Amazing Photography

Strange Faces

Italian photographer Elido Turco spent four years between 2004 and 2008 exploring a mirrored photography world that remains invisible to most of us. By taking photographs of tree bark and then mirroring the photographs he captured, he discovered a whole society of “Dream Creatures” were watching him each time he would take a stroll through the mountain paths.

Turco loves walking the mountain paths of his native Friuli with his wife, and for years he would use this time to try and find human forms and faces formed by the bark and roots of the trees in the forest.

The catches, he admits, were few and far between until, one day, curiosity got the best of him and he decided to mirror an image on his computer. What he discovered was “a world of… fantastic creatures” the he had never realized existed.

To see more of these Dream Creatures, head over to Turco’s Flickr set by the same name. And if you’d like to browse through the rest of his work, check out his Flickr and 500px accounts.

Jackals vs Vultures

Jackals and Vultures survive on carrion, and sometimes come into savage competition for a meal. Sharp talons and ferocious beaks versus strong jaws and pointy teeth, the battles can be vicious, violent confrontations.

The carcass was put out for the vultures so that visitors to the Giants Castle Nature Reserve could view them closer, but the vultures were far too late by the time they arrived as the jackals had already claimed it. And it looks like the Jackals won this round.

Not all the fighting looks this simple and tidy. More often, a huge crowd shows up to claim the carrion, and it’s loud, rowdy, and dusty, as you can see from the following photos.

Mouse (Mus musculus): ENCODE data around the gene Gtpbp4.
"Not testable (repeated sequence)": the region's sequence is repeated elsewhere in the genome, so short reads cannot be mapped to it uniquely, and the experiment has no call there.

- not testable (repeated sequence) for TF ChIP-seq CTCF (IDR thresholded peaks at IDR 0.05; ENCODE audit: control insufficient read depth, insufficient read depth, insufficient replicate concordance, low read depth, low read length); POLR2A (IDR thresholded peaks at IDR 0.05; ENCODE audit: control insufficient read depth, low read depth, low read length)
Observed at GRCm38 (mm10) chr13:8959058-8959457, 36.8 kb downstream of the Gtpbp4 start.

When it’s one on one, the Jackal and Vulture seem to be evenly matched in size, savagery, and vicious determination.

But, with vultures, there’s never just the one!

Sometimes, even with reinforcements, the Vultures win the meal.

But there are days when a Jackal gets the upper hand.

 

Beautiful Beaches That Glow In The Dark

Greek philosopher Anaximenes is thought to have made the first report of marine bioluminescence. This was back in circa 500 C.E., when he saw an inexplicable glow as his oar cut through the water at night. Modern scientific explanations describe the phenomenon as a type of chemiluminescence born when light-releasing luciferin generated by organisms interreacts with oxygen. In most, if not all, cases this reaction is accelerated by the presence of a luciferase enzyme.

Marine creatures, insects, algae, bacteria and fungi all produce the magical glow that is bioluminescence; and different species do so for different reasons – including disguise, communication, for lighting and as lure. Bacteria and fungi usually shine constantly during phases of bioluminescence, while algae and marine animals give off intermittent light. One of the most widely observed forms of the phenomenon is caused by dinoflagellates, a type of phytoplankton.

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